Not so many years ago, House Bill 226 probably would have passed with a unanimous vote and likely no contrary debate at all in the Idaho House.
The reason – and the reason comes down mostly to just one – it failed, can be pinpointed. The debate on the main floor vote, lasting roughly an hour, is well worth watching, and you can see it for yourself.
The bill was floor sponsored by Representative Paul Amador, R-Coeur d’Alene. (In fact all of the main floor debate featured only Republicans.) The bill involved renewal of about $6 million in pass-through funding, a continuation of a program the state has participated in (without controversy), in the form of a federal grant – from the outgoing Trump Administration – with favorable comments from Idaho’s two Republican senators. The money would be under control of the state Board of Education.
The $6 million would go to local organizations, many of them in Idaho’s smaller and rural communities, to “provide education resources for children ages birth through five – in multiple formats – and support locally-controlled, high-quality, and family-focused programs and educators that support the optimal growth and development of young children.” The local programs would be designed and run by local committees made up of local people. An in-state non-profit organization called Idaho Association for the Education of Young Children would, under the state board’s oversight, distribute the money and provide assistance to the locals. The program had plenty of support from parents and educators around the state, and a number of state representatives had been personally involved and vouched for it.
Amador delivered a clear, airtight case for the bill.
But its chances of passage fell apart as soon as he finished his debate and Representative Priscilla Giddings, R-White Bird, stood up.
She had been doing some “digging,” she said, and found the Idaho nonprofit was linked to a national organization, on whose website she found documents with some worrying language. “I don’t understand a lot of what is going on in our education system,” she said, but opined: “It is a world wide battle, it is so imperative that we fight for the hearts and minds of our little ones.”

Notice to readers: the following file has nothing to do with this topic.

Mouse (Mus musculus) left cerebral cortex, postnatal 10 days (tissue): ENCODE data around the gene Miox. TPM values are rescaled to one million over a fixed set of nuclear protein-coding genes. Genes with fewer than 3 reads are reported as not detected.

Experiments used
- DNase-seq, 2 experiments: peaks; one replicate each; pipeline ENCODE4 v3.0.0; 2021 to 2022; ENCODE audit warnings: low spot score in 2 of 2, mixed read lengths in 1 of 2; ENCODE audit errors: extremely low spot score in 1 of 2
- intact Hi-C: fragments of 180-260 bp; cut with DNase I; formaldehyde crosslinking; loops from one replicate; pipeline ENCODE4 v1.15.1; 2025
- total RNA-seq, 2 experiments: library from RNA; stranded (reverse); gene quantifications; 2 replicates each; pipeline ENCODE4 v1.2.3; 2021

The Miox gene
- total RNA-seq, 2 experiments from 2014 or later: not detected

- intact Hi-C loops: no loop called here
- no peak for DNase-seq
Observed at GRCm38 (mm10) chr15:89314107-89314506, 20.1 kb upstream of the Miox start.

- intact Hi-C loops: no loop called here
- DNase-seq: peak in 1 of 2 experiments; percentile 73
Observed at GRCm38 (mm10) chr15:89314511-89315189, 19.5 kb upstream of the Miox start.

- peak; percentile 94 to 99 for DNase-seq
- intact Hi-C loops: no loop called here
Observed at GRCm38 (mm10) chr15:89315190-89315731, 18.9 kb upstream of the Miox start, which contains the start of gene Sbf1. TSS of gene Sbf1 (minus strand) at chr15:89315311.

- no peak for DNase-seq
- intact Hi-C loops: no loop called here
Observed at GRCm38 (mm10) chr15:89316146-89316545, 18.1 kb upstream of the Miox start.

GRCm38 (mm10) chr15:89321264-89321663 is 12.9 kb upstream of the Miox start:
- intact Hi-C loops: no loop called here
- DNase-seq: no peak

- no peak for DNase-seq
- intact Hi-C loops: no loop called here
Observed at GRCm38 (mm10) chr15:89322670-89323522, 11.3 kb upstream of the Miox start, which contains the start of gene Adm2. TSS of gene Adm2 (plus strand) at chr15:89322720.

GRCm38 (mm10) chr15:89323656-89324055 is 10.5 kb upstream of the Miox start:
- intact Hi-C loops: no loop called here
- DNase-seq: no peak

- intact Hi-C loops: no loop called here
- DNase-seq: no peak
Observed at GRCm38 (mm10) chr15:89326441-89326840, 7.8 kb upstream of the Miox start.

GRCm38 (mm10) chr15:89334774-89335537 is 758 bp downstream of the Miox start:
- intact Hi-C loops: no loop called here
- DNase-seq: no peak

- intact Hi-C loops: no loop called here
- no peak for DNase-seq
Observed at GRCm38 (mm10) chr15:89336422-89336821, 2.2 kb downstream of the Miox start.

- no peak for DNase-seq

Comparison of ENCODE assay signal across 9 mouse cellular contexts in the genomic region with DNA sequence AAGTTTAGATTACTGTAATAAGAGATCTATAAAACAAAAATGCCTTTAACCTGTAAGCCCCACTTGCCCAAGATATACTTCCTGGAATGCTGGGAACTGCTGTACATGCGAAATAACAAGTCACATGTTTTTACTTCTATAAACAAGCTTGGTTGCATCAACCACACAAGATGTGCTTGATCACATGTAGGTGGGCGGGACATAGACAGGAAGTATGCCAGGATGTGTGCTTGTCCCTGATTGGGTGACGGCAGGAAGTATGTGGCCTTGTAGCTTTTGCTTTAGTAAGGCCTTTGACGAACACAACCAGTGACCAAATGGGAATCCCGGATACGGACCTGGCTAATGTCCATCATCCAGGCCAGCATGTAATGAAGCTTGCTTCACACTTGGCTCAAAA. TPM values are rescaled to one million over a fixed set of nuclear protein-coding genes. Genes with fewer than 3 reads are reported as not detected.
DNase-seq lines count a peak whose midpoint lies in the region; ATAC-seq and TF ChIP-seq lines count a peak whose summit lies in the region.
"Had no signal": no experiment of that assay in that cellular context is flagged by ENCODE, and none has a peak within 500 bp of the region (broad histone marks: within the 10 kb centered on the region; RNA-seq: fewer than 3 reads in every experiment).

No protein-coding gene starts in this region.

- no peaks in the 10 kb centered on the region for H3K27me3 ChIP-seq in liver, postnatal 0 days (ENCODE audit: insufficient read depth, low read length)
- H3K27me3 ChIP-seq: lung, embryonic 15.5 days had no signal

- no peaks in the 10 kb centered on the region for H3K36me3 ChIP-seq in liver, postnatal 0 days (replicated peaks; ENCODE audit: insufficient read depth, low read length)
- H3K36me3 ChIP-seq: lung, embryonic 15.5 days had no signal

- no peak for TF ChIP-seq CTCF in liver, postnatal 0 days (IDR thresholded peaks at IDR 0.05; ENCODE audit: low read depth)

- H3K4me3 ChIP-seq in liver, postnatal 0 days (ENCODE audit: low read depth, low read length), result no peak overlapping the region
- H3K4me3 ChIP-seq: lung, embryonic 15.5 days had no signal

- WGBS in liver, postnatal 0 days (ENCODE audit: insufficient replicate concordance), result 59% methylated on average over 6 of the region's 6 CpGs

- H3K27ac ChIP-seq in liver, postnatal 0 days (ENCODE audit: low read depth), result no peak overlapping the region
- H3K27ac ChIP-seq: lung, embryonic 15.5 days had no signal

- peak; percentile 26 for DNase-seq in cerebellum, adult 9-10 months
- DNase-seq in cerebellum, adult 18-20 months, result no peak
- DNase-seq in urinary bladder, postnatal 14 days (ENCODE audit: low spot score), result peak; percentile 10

Specifically, even watching the debate online, you could tell the atmosphere in the House changed when Giddings said she had spotted the phrase “social justice curriculum” and “critical race theory” and references to racial and gender equity. “I do not believe you are privileged based on your gender or your race,” she said – in an efficient but sharp turn into culture war – and adding, “So what is social justice and why are we teaching it to our children?”
“Please let’s not indoctrinate our kids,” she said. The state and local control over the structure and content in the actual Idaho program were all but forgotten the minute she waved the red flag words.
The red meat catchphrases – those with some juice this year, which will be different from those magic incantations next year – opened the door for the negative debate following.
Representative Ron Nate: “Can you see the forces lined up against Idaho choosing education for itself and for its preschoolers? Can you see the forces lined up against families and against communities? We think federal money is free. But it’s not. It comes with controls. … the control is absolute, and the cost of freedoms lost is unaffordable. Say no to social justice being taught in Idaho preschools.”
Representative Barbara Ehardt spoke about a conference in New Orleans on early childhood education she attended, and said she perceived that motherhood was being denigrated there: “I don’t think for the most part these women and I shared very much in common, anyway I’m going to vote ‘no’.”
Representative Charlie Shepherd: “Any bill that makes it easier or more convenient for mothers to come out of the home and let somebody else raise their child – I just don’t think that’s a good direction for us to be going. I realize this bill is trying to help with early childhood care but are we really hurting the family unit in the process?” (After public uproar, he tried walking some of this back the next day.)
The bill failed 34-36; House Speaker Scott Bedke, by the way, voted in favor of it.
Going to show how you can use the magic culture war incantations, to defeat practically any bill at all.
Welcome to what passes for deliberative decision making in the Idaho Legislature in 2021.